Space

August 7, 2013

Media Invited to NASA Google+ Hangout on Wildfire and Climate Change

NASA will host a Google+ Hangout at 1 p.m. EDT Friday, Aug. 9, about wildfire research and what a changing climate could mean for future fire activity in the United States.

A decades-long record from ground surveys and NASA satellites shows† the fire season in the western United States is starting earlier in the spring and producing larger and more intense fires throughout the summer. Is this a result of climate change, or are other factors involved? How do scientists anticipate a continued increase in global temperatures will influence the number and strength of wildfires?

Panelists for the Google+ Hangout are:

  • Doug Morton, research scientist, NASA’s Goddard Space Flight Center, Greenbelt, Md.
  • Bill Patzert, research scientist, NASA’s Jet Propulsion Laboratory, Pasadena, Calif.
  • Elizabeth Reinhardt, national program leader for fire research, research and development, Office of the Climate Change Advisor, U.S. Forest Service, Washington

The panelists will discuss the 2013 fire season so far, recent trends in U.S. and global wildfires, and what climate projections reveal about potential fire activity in the future.

Journalists who want to ask questions by phone during this Google+ Hangout must provide their media affiliation information to Aries Keck at 301-286-4435 or aries.keck@nasa.gov by 10 a.m. Aug. 9. The Hangout will be broadcast publicly via NASA GoddardĂ­s YouTube and Google+ pages. The Hangout also will be carried live on NASA Television and the agency’s website.

To join the Hangout, visit:
http://bit.ly/1cgYO1e
For NASA TV downlink, schedule and streaming video information, visit:
http://www.nasa.gov/ntv
For more information about the NASA’s Earth science mission, visit:
http://www.nasa.gov/earth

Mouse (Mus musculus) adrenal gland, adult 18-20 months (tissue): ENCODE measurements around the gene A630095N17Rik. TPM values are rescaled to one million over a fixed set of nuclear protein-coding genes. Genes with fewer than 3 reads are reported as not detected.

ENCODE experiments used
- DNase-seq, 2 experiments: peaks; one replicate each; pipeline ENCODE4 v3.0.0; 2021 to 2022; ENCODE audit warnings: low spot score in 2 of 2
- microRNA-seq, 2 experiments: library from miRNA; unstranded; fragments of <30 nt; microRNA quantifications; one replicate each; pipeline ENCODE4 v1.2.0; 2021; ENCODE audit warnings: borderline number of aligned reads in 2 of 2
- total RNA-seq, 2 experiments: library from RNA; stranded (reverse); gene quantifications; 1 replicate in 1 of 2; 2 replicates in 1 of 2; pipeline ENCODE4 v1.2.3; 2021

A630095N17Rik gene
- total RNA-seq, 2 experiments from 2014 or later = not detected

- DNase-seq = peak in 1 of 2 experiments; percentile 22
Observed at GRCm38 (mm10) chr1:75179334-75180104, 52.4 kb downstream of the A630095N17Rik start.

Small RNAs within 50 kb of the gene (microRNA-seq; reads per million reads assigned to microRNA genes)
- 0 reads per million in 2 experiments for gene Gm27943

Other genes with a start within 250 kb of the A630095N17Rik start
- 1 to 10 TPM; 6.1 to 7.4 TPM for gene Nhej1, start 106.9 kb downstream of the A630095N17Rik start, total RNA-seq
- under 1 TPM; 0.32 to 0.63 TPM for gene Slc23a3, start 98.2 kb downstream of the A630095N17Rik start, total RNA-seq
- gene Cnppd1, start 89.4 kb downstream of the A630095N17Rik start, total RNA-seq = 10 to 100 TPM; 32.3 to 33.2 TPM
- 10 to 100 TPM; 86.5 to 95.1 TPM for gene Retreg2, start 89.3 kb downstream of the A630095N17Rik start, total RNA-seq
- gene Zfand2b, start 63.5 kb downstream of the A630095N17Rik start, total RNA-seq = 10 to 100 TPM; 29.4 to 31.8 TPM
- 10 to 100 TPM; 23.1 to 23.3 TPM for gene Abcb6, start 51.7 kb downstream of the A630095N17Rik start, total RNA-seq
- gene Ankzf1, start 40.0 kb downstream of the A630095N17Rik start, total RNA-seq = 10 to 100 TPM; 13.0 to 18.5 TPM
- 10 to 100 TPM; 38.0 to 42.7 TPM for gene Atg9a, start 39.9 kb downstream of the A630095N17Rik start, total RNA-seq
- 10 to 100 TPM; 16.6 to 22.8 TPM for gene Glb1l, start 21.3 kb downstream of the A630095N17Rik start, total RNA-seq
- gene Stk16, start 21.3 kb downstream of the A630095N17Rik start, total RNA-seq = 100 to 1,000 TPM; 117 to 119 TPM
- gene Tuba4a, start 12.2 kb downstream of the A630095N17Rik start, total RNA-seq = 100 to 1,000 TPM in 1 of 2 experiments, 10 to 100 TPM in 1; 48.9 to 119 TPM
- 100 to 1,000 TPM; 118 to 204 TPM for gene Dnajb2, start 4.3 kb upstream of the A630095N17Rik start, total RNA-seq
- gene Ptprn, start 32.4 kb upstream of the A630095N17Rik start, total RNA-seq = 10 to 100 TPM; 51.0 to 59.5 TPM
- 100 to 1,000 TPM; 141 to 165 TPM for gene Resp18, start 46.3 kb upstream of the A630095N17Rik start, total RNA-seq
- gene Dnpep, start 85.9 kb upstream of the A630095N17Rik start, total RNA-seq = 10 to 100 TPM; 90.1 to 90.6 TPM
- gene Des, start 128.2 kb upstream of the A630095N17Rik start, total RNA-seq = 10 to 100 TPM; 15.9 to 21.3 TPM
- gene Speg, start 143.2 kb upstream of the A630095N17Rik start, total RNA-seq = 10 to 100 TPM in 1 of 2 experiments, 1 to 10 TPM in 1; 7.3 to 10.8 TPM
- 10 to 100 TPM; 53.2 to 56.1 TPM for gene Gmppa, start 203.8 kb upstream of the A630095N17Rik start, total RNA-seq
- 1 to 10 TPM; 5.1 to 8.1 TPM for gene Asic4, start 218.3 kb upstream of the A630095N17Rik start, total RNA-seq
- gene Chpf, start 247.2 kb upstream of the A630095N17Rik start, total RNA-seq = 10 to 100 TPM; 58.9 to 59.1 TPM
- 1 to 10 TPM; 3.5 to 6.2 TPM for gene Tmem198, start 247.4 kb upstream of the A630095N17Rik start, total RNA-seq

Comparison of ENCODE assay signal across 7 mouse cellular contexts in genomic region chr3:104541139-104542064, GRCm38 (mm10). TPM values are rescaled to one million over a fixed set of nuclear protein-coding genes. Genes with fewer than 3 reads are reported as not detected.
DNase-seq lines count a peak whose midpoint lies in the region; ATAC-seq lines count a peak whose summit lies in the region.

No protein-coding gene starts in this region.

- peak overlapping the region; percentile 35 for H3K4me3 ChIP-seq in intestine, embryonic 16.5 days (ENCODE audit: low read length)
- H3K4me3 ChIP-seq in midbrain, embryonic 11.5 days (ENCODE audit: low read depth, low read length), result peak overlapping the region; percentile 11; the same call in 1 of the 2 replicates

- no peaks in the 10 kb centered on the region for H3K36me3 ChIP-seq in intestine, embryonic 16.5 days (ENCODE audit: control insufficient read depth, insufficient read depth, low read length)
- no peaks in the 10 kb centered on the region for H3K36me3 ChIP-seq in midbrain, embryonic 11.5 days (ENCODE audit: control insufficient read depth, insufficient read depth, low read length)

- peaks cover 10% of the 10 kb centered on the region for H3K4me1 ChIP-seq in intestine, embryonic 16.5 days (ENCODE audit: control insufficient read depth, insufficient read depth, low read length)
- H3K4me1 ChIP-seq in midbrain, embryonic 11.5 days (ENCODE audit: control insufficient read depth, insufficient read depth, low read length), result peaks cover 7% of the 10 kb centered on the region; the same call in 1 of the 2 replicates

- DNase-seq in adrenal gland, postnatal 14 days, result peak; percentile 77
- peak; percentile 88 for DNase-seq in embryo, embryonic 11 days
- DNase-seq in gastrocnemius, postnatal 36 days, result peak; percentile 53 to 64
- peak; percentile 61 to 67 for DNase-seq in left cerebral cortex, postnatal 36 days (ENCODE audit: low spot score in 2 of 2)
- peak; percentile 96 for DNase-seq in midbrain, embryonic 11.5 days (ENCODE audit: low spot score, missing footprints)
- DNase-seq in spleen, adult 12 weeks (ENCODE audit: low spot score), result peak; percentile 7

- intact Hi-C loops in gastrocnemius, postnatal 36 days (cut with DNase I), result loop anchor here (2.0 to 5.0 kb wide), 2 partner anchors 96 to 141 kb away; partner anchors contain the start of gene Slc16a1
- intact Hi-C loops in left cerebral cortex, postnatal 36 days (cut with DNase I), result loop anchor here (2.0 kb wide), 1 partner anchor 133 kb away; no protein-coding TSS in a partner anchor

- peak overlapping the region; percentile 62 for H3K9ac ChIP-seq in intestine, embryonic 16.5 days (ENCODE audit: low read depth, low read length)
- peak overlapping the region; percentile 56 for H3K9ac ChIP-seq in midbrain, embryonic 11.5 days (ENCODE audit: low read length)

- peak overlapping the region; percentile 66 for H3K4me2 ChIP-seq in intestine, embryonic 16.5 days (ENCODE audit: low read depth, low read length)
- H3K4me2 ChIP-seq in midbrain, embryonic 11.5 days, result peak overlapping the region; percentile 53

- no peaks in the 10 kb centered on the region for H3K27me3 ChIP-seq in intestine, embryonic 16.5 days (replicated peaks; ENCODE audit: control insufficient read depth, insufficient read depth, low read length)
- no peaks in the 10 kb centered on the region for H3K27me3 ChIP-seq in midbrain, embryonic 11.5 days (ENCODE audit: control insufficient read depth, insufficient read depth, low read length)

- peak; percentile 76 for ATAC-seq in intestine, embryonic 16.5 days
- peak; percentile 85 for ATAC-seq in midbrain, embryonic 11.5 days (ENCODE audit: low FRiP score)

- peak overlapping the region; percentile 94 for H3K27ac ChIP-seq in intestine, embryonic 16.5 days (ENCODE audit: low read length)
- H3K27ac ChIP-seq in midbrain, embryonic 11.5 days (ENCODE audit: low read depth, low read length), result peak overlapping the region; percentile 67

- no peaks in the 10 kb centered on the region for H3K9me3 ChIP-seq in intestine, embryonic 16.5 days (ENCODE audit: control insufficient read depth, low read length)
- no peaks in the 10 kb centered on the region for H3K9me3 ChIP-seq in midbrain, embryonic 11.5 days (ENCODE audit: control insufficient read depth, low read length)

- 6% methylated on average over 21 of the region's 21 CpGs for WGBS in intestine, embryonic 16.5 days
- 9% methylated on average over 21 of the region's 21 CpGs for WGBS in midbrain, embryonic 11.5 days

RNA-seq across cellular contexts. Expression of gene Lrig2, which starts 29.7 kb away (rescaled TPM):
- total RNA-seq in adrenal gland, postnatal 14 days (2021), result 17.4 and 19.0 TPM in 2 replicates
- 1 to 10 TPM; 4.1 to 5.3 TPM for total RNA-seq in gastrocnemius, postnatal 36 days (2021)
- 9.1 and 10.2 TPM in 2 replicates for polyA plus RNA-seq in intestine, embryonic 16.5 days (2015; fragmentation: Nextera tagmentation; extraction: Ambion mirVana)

To view and post questions via Facebook, visit:
https://www.facebook.com/NASA




All of this week's top headlines to your email every Friday.


 
 

 

NASA completes MESSENGER mission with expected impact on Mercury’s surface

A NASA planetary exploration mission came to a planned, but nonetheless dramatic, end April 30 when it slammed into Mercury’s surface at about 8,750 mph and created a new crater on the planet’s surface. Mission controllers at the Johns Hopkins University Applied Physics Laboratory in Laurel, Md., have confirmed NASA’s MErcury Surface, Space ENvironment, GEochemistry,...
 
 
Air Force photograph by Scott M. Ash

Air Force focuses on assured access to space

Air Force photograph by Scott M. Ash Secretary of the Air Force Deborah Lee James and Gen. John E. Hyten, commander of Air Force Space Command, testify before the Senate Armed Services Committee, Subcommittee on Strategic Force...
 
 

NASA invests in hundreds of U.S. small businesses to enable future missions

NASA has selected research and technology proposals from 254 small businesses and 39 research institutions in the United States for grants to develop new technologies that will further NASA’s journey to Mars. The proposals are solicited, vetted and managed through NASA’s Small Business Innovation Research and Small Business Technology Transfer programs. Proposals that lead to...
 

 

NASA brings in small business for further development of hypervelocity vehicles

NASA has awarded the Entry Systems Technology Research and Development contract to Analytical Mechanics Associates, Inc., a small business in Hampton, Va. As NASA continues on its journey to Mars, the ESTRAD contract will provide engineering support for the development of technologies that will be used to design and fabricate vehicles that travel at hypervelocities...
 
 
NASA photograph

NASA successfully tests shape-changing wing for next gen aviation

NASA photograph NASA successfully completed flight tests of a morphing wing technology. Flap angles were adjusted from -2 degrees up to 30 degrees during the six months of testing. NASA researchers, working in concert with the ...
 
 

Russian resupply ship experiencing difficulties; ISS, crew are fine

The six crew members of the International Space Station are safe and continuing regular operations with sufficient supplies as Russian flight controllers plan for another attempt to communicate with a cargo resupply spacecraft bound for the station. The next attempt to link with the spacecraft comes at 8:50 p.m. EDT Tuesday. The ISS Progress 59...
 




0 Comments


Be the first to comment!


Leave a Reply

Your email address will not be published. Required fields are marked *

You may use these HTML tags and attributes: <a href="" title=""> <abbr title=""> <acronym title=""> <b> <blockquote cite=""> <cite> <code> <del datetime=""> <em> <i> <q cite=""> <strike> <strong>